We headed back east to check our small mammal traps again at Mingarry Lodges. The rain had eased and two of the traps had triggered, revealing a couple more Wood Mice but not the hoped for Bank Vole. The Red Squirrels however, were out in force, with three cavorting around the feeders and frantically burying hazel nuts. This is a cracking spot for anyone wanting to relax in the company of wildlife. Onwards to the wildlife viewing hide at Resipole in the hope that there would be a Grey Seal amongst the Commons. The rain was back and softening every object. Through the watery haze, two Grey Seals lazed, pressure off!
Ardnamurchan had delivered 19 species of Mammal in the first 12 hours of the day, despite having missed Pine Marten and Bank Vole, and having been hampered by bad weather whilst looking for cetaceans. Next a three-hour journey to Glasgow. Gus seemed to have relapsed into his partial state of death, so I was left to enjoy the spectacular Glen Coe and the wilds of Rannoch Moor alone. Arriving at the Botanic Garden in Glasgow, life stirred in Gus and we set off in search of Brown Rat, dwelling in the old station beneath the garden. It didn’t take long for an adult and juvenile to oblige, whilst the resident Grey Squirrels didn’t shy away either. 15:00 – 21 species down and we hadn’t even seen Rabbit or Brown Hare yet.
Next stop, the remarkable urban and fossorial Water Voles of Glasgow. Or not! A tiny patch of habitat adjacent to a sports centre was riddled with extensive burrow systems. Almost everyone that strolled past commented on the obliging nature of the voles but after two hours of staring in vain, we hadn’t even seen a blade of grass move, such is mammal watching. We were forced to get back in the car and continue south to Dumfries and Galloway. At last a roadside Rabbit took a little pressure off, followed shortly by Brown Hare. We arrived at Threave Estate, where Karl Munday warmly welcomed us into the balmy surrounds of the estate, a stark contrast to the wilds of Ardnamurchan lighthouse. We waited patiently by one of the buildings and as dusk drew in around us, Whiskered Bats started to emerge. Close by a Badger trundled out of the woodland mooching its way through the pasture – 25 species down and still with three hours to go!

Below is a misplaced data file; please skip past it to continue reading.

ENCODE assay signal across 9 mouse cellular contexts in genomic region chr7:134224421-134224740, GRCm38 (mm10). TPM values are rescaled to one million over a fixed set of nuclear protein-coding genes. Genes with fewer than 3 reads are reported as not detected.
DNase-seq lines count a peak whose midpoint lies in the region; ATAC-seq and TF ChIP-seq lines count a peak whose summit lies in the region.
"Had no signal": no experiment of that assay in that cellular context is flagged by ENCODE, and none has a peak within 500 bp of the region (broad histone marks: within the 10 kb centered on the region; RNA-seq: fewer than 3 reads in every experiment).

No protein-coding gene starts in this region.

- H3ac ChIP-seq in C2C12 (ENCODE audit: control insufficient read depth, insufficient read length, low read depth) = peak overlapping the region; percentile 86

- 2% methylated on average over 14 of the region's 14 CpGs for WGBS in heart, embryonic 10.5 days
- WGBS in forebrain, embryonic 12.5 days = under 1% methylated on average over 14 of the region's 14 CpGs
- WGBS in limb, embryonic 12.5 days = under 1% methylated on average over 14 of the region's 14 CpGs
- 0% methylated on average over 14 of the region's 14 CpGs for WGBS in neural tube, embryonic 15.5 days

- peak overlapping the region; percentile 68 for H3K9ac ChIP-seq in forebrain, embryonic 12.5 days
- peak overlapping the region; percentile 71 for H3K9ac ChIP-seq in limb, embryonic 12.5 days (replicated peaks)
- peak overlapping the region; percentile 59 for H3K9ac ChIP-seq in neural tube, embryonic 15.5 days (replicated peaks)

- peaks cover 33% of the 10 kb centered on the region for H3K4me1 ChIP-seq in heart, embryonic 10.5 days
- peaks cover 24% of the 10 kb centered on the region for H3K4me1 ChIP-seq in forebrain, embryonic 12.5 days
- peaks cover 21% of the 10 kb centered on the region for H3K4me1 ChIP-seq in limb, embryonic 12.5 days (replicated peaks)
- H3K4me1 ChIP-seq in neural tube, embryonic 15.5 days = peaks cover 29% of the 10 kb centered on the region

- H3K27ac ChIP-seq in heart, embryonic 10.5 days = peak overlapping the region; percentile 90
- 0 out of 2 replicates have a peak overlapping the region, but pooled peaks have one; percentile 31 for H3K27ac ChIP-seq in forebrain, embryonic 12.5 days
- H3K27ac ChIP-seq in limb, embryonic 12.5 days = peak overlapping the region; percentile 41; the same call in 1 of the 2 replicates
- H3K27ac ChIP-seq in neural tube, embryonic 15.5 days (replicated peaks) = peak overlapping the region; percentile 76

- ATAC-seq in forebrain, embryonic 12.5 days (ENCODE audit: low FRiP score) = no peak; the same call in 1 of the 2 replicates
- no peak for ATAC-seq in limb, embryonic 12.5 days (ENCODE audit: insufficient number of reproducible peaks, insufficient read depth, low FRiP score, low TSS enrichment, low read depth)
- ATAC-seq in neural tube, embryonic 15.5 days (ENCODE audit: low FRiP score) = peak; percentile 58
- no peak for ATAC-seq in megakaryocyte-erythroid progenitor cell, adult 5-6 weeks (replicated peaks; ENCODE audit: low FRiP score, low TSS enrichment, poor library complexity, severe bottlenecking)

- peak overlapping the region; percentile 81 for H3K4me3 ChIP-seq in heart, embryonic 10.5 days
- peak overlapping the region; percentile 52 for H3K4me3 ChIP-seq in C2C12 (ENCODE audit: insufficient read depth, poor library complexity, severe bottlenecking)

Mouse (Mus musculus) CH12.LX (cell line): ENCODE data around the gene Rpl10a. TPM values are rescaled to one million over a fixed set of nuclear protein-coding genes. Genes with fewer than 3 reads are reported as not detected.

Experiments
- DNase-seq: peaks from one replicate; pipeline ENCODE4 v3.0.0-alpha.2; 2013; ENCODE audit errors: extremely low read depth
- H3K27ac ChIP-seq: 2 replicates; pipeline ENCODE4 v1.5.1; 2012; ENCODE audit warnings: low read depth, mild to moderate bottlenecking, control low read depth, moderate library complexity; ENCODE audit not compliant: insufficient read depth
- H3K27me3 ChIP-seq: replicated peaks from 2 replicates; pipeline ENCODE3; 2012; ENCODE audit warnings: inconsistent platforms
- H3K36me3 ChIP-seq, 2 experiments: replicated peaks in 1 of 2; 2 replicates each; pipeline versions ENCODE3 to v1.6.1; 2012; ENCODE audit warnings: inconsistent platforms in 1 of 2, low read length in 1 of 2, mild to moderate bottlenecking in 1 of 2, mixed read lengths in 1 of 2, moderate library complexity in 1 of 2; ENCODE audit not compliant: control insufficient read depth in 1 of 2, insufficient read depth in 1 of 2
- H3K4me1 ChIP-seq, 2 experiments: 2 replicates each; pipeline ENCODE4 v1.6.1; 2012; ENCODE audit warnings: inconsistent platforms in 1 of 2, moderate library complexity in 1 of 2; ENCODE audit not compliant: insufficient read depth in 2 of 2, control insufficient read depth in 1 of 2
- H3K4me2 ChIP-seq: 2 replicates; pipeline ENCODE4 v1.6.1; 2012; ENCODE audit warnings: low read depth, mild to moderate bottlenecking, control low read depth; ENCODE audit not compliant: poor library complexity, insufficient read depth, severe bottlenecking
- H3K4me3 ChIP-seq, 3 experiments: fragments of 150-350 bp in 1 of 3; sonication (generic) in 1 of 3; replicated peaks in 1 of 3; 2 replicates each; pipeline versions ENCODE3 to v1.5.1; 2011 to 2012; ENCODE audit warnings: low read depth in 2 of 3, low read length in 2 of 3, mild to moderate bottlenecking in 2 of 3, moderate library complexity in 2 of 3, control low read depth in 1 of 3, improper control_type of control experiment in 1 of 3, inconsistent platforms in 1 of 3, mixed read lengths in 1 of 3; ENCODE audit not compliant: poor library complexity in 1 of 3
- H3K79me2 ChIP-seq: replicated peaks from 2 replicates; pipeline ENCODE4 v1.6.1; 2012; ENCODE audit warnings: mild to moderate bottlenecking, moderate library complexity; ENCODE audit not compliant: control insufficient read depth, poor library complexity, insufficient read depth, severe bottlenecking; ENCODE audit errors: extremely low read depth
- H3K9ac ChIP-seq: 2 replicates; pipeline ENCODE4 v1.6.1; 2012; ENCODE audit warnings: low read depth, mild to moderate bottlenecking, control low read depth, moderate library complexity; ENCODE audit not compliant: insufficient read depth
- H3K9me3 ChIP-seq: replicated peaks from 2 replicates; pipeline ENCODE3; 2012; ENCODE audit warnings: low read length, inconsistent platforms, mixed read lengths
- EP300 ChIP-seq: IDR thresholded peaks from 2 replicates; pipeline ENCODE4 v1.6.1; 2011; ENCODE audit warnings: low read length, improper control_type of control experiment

With time on our hands we decided to try for Sika Deer back up near Moffat. The wide road twists through the edge of conifer plantations and open grassland. A Long-Eared Owl perched next to the road and stared intently at us with fiery eyes but Sika kept to the forests and out of sight. Further north, we broke out onto moorland and it didn’t take long to find a pair of Mountain Hares cavorting amongst the heather – 26 species!
With a final 75 minutes to spare, we shot back north to Glasgow and back to the Water Vole site in the hope that darkness had encouraged some activity, but alas, it wasn’t to be and 24 hours after kicking off our day, we had finished with 26 species of mammal and a joint British record! What a result and what a brilliant day. The diversity of mammals seen in a day was incredible, from Harbour Porpoise and Otter to Mountain Hare and Whiskered Bat! Whilst mammal watching is tough going, there is almost always reward in the effort and I’m sure that future Big Mammal Days will see scores of over 30 species in the UK, especially in southern England where there is a greater abundance of small mammals and bats. Good luck if you give it a go, its well worth it!
Header Image: Photo credit ©Dan Brown
About the Author: Dan Brown is a professional ecologist and owner of Natural World Consultants. He is a biodiversity specialist undertaking work around the world on biodiversity impacts from roads and wind farms in the UK to mines and hotels much further afield. He is also a lecturer and guide for Heritage Expeditions and Sunbird tours, provides field support for natural history TV production companies, and is an author at New Holland recently publishing ‘Great British Birding Experiences’. He has been a passionate naturalist all his life and enjoys nothing better than being outside looking for hoverflies, catching moths, birding or trying to find an elusive mammal!